University of Southern Indiana

Screaming Eagle Side Hobbies: Wolfe’s free time leads to hobby in dog agility training

Screaming Eagle Side Hobbies: Wolfe’s free time leads to hobby in dog agility training

8/24/2021 | University Communications
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Jim Wolfe, Director of Facility Operations and Planning, isn’t a big fan of free time. “We were about to become empty nesters. I’d spent 15 years coaching my daughters’ fast-pitch softball teams and attending volleyball games,” he says. “Although I was continuing to officiate high school sports, I just sensed a need to fill the void left in my time.” 

On top of his responsibilities overseeing capital, maintenance and capital improvement projects with two previous employers here at USI, Wolfe officiated football for 17 years, volleyball for nearly 12 years and basketball for five, then chose to add another hobby barking for attention in 2004—dog agility training.  

After watching a couple of dog shows on television during some of that unfamiliar free time, Wolfe started looking into breed shows but ultimately decided that grooming dogs, especially poodles, was not something he would enjoy. This research led him to a curiosity in dog agility training, instead. He found, through additional research, that standard poodles are high energy, athletic dogs who are typically good with children and decided to start a search of his own.  

His careful search took him to a conversation with an employee at West Kentucky Rescue in Almo, Kentucky, where a particular standard poodle caught his eye. “After successful applications, home visits and reference checks, one reference told us they thought we were adopting a baby instead of a dog,” he explains of the tedious adoption process. “We brought Alec home in October of 2004.” 

Alec was one of 24 young standard poodles from a breeder in the Almo area who was trying to find homes for three unexpected litters born during a difficult time for the breeding family. Alec, and none of his brothers and sisters, had ever been socialized. “Looking back, I realize this was the first time he had been separated from the household with more than 30 dogs,” Wolfe reflects. “He was so fearful of strangers that even our college freshman daughter, who came home most weekends, couldn’t be close enough to pet him for six months.” 

About two months after Alec became a part of the family, he and Wolfe enrolled in agility training, both aware of—and accepting—the fact that they had a lot to learn independently and from one another. During an early session, Wolfe and the trainer they primarily worked with, Teresa, were trying to convince Alec to run through a 12-foot flexible tunnel. Before Alec would even consider running through it, the tunnel had to be condensed to three feet. He finally entered it, and during his exit, Teresa touched him, and he quickly, skittishly ran back to Wolfe. “For the next six months, Teresa could not be within 15 feet of Alec, or he would shut down and lean against me,” he says. “Since then, she has told the story of training a dog from afar many times.”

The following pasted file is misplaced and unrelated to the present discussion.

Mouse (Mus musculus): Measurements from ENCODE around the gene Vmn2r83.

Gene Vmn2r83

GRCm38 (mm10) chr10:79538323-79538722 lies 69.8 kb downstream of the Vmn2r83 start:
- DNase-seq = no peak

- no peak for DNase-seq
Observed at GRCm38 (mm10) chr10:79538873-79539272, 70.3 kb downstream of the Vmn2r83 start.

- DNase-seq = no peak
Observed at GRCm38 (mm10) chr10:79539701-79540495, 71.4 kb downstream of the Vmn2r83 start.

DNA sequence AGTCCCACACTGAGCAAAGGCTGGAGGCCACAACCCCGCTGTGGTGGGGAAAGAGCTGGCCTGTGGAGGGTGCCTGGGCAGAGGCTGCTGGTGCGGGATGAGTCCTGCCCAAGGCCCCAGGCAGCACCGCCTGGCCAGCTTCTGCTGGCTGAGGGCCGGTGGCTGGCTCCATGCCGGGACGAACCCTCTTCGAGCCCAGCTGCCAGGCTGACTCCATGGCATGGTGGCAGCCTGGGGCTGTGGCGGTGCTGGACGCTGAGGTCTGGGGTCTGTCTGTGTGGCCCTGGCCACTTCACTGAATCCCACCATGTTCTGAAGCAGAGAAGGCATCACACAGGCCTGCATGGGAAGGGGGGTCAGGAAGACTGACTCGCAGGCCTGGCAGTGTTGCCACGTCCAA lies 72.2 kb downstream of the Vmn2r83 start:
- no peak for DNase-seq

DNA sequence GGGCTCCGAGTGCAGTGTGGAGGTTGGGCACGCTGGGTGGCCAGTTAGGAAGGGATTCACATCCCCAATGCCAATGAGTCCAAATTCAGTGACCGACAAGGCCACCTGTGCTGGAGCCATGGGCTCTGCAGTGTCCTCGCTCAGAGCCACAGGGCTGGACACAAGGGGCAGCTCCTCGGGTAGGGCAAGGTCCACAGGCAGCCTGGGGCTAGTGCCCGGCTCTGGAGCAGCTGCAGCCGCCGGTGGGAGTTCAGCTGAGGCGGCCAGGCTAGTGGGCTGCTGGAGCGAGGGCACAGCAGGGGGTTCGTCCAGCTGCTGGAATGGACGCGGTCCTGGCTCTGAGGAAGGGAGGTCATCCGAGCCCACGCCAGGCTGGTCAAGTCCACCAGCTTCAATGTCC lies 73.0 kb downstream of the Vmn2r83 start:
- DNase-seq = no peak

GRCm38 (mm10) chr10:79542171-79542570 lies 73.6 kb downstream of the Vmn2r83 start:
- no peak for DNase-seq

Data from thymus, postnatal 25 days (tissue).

With time, practice and patience, both Alec and Wolfe became more comfortable in training sessions, and it showed. Another six months passed, and the pair could successfully complete a small series of jumps, tunnels and weave poles. Alec eventually went on to win the Masters Agility Championship, the most prestigious agility title awarded by the American Kennel Club, something Wolfe considers “not an easy feat.” 

Over the years, Wolfe’s gone through agility training with three more dogs—Nickel and Blue, both standard poodles, and Pennie Mae, a Briard with a lot of energy and an instinct to herd. Alec passed away in 2014, but his adopted furry brothers and sister have done their best to carry on his impressive legacy. Blue recently restarted his training put on pause by the pandemic, and Nickel trained for fun with more interest in those who came to watch him than the actual agility activities themselves (he once decided to visit his Mom [Wolfe’s wife] during a trial run which disqualified him from a competition). Pennie Mae retired from training because of hip issues, but she loved to run agility and also did not care at all to knock down jump bars or poles in the process. 

Wolfe is thankful for that free time he once dreaded—thankful it allowed him to find a passion in building strong bonds with four-legged family members while staying in shape (like officiating did years before). “It’s been very satisfying to help young children, dogs and myself learn new activities.” 

This feature was written by Kaylee Johnson, Graduate Assistant in University Communications. 

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